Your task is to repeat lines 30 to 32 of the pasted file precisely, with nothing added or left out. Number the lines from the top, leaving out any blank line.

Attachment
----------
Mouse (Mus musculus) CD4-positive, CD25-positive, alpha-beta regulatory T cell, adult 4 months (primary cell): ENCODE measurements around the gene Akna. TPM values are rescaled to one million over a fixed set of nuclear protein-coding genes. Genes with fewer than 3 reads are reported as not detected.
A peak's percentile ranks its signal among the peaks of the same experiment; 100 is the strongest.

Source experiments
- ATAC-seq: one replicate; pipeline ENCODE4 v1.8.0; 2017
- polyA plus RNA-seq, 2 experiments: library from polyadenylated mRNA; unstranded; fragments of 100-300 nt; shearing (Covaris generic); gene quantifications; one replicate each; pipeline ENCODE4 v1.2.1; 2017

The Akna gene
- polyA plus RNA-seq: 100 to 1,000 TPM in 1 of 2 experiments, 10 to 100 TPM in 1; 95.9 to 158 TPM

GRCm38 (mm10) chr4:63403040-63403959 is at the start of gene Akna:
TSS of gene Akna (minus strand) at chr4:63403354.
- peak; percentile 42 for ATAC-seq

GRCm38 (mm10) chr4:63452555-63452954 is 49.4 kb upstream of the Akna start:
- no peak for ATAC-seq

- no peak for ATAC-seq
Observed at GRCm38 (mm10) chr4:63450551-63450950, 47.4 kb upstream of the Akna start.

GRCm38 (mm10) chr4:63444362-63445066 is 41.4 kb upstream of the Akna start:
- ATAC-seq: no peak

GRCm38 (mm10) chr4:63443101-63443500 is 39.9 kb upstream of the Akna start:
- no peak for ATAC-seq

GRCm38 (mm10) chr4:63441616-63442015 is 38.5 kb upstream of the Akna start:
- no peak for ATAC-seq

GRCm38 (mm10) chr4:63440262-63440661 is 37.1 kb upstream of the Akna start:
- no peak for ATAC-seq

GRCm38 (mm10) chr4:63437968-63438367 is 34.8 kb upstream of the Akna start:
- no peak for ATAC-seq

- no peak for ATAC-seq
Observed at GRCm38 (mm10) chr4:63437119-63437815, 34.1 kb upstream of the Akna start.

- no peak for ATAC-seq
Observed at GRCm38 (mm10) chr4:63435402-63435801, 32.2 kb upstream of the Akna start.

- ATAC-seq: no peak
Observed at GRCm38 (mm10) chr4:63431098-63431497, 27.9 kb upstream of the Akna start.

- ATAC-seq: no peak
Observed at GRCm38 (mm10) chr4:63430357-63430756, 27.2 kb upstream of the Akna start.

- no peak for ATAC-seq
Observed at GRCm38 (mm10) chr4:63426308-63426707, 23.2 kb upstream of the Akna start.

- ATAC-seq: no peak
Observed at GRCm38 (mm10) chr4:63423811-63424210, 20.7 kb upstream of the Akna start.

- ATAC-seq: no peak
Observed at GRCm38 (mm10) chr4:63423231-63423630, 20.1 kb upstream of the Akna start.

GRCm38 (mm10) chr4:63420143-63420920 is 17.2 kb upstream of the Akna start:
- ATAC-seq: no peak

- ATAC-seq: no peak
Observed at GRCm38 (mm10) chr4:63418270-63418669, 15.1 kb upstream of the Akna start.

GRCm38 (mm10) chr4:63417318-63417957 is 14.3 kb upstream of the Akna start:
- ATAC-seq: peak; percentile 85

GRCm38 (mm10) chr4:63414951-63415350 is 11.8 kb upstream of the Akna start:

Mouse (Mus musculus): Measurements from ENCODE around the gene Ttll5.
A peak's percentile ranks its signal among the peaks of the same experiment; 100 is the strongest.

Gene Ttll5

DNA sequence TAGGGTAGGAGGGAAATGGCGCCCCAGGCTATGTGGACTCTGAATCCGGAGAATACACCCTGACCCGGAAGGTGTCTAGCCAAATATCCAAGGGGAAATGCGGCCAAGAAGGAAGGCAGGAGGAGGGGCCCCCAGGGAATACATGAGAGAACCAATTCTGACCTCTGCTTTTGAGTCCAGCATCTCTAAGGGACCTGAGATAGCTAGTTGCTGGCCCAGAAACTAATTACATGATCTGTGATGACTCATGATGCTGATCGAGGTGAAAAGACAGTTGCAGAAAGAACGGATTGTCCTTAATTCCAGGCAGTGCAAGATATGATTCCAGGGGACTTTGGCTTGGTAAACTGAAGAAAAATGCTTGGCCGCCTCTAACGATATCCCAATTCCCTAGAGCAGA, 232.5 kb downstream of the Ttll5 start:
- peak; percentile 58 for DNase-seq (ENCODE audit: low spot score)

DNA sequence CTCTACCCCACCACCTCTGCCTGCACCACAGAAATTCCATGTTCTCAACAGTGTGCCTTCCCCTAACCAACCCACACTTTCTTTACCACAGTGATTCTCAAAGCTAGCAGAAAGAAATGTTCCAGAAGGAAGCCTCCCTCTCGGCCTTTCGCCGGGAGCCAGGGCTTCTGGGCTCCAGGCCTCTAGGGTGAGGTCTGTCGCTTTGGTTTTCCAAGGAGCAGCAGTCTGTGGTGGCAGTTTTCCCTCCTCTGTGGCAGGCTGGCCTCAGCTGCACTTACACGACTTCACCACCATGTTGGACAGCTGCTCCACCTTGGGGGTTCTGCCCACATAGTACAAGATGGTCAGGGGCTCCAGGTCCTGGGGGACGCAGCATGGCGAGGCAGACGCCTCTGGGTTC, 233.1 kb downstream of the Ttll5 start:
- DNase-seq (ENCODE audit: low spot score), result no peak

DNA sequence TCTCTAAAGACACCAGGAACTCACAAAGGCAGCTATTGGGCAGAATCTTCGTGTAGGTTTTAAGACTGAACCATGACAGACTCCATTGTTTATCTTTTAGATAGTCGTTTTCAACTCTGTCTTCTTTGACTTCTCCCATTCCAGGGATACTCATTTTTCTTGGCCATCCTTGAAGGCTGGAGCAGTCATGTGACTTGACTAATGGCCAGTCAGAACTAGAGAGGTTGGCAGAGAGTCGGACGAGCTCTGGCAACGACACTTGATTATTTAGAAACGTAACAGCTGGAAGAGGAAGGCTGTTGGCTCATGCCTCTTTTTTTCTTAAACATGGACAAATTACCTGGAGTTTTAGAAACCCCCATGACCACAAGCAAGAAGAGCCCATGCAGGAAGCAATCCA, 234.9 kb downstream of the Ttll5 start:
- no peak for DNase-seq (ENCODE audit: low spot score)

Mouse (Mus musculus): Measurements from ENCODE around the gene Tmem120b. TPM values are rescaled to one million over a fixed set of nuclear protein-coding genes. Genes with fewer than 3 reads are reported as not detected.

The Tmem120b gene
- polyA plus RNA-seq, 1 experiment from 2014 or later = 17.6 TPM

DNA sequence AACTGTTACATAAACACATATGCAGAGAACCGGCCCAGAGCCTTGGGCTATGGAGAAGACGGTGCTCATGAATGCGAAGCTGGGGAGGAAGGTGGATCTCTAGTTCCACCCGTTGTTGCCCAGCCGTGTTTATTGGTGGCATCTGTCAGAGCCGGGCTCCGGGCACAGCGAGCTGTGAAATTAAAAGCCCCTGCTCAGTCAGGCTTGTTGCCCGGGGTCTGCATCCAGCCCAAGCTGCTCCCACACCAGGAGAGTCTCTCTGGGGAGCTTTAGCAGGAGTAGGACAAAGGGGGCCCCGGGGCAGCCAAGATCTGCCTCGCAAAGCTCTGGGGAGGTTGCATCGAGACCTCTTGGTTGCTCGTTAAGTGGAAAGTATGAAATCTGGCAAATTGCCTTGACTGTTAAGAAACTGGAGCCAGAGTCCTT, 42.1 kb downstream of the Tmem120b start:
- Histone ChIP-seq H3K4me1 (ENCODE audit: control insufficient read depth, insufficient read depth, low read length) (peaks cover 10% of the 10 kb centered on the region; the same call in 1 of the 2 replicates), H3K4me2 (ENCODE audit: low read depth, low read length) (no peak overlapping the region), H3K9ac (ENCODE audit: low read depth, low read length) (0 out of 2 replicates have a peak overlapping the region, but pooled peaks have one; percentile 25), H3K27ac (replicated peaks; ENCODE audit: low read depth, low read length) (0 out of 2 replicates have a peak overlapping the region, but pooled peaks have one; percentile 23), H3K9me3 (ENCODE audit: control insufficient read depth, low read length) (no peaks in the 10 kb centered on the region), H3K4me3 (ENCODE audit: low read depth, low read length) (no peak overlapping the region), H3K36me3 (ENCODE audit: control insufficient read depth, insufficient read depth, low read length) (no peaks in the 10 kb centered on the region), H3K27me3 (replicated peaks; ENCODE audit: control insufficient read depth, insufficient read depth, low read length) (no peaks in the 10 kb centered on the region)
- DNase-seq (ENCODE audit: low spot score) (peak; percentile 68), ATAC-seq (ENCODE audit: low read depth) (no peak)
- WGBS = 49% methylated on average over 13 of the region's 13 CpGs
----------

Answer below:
Observed at GRCm38 (mm10) chr4:63431098-63431497, 27.9 kb upstream of the Akna start.

- ATAC-seq: no peak
Observed at GRCm38 (mm10) chr4:63430357-63430756, 27.2 kb upstream of the Akna start.